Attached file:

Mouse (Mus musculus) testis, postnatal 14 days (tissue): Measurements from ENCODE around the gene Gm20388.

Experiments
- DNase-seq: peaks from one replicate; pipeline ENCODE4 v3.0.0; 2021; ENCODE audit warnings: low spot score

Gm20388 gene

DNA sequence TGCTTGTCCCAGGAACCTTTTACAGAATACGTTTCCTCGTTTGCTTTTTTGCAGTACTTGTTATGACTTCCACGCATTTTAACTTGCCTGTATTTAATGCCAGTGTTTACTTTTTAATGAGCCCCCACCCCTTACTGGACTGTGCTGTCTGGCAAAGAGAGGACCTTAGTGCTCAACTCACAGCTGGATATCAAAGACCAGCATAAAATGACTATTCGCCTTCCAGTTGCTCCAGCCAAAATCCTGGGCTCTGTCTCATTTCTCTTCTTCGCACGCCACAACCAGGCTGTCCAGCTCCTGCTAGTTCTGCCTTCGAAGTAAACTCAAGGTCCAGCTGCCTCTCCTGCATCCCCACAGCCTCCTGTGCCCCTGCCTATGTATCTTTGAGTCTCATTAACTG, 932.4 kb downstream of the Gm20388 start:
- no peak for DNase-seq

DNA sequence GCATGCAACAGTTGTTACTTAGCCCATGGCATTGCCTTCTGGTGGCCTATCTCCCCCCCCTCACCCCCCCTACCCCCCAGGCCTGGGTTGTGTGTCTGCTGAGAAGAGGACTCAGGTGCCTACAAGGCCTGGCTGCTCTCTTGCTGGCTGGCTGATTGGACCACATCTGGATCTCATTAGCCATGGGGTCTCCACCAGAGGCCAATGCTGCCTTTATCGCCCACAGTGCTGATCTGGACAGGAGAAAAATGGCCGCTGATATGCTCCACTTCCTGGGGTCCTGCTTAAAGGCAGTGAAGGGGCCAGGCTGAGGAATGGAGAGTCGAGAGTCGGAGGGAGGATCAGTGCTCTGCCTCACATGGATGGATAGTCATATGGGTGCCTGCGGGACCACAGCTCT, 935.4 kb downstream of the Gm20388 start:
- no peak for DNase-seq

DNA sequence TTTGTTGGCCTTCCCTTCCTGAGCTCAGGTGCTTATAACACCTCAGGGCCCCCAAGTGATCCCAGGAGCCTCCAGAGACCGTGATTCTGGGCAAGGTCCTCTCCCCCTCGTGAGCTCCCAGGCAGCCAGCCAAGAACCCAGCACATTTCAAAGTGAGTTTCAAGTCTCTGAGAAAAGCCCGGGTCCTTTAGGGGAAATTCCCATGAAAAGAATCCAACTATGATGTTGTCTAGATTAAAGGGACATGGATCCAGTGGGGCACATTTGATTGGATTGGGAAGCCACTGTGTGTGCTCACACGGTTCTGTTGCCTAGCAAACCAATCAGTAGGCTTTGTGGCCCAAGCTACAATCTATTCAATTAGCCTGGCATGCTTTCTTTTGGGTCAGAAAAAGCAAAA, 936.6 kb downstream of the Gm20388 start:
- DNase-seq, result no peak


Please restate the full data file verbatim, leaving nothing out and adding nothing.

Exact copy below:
Mouse (Mus musculus) testis, postnatal 14 days (tissue): Measurements from ENCODE around the gene Gm20388.

Experiments
- DNase-seq: peaks from one replicate; pipeline ENCODE4 v3.0.0; 2021; ENCODE audit warnings: low spot score

Gm20388 gene

DNA sequence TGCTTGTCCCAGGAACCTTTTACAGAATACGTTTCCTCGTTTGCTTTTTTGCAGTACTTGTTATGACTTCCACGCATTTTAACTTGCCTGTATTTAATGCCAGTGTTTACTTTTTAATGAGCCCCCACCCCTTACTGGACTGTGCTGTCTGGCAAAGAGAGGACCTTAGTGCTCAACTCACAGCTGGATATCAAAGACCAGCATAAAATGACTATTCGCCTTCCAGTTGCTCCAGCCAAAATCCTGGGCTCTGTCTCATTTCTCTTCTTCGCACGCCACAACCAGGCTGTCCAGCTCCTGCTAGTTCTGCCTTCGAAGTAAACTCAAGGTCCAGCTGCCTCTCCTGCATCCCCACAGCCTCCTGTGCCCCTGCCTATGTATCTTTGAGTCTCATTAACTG, 932.4 kb downstream of the Gm20388 start:
- no peak for DNase-seq

DNA sequence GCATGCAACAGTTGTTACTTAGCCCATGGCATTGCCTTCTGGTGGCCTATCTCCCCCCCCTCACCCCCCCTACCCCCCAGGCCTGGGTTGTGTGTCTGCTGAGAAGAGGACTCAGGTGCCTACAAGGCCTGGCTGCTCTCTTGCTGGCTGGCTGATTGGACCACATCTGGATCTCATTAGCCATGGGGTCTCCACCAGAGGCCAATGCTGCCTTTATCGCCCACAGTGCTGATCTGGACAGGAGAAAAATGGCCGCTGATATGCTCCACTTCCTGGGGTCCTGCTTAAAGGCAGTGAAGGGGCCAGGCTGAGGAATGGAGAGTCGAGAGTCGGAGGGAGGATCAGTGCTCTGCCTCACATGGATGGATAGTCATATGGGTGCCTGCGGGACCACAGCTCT, 935.4 kb downstream of the Gm20388 start:
- no peak for DNase-seq

DNA sequence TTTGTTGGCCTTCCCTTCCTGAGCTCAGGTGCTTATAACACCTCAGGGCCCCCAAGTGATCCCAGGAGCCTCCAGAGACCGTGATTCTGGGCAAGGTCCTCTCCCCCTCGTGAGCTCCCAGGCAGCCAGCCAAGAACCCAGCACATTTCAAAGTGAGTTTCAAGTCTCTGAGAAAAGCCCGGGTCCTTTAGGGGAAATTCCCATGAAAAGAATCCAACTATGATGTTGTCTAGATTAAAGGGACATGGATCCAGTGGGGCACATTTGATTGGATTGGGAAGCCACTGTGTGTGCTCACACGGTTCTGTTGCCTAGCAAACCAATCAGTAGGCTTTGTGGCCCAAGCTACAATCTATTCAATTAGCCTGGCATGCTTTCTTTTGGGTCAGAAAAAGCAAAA, 936.6 kb downstream of the Gm20388 start:
- DNase-seq, result no peak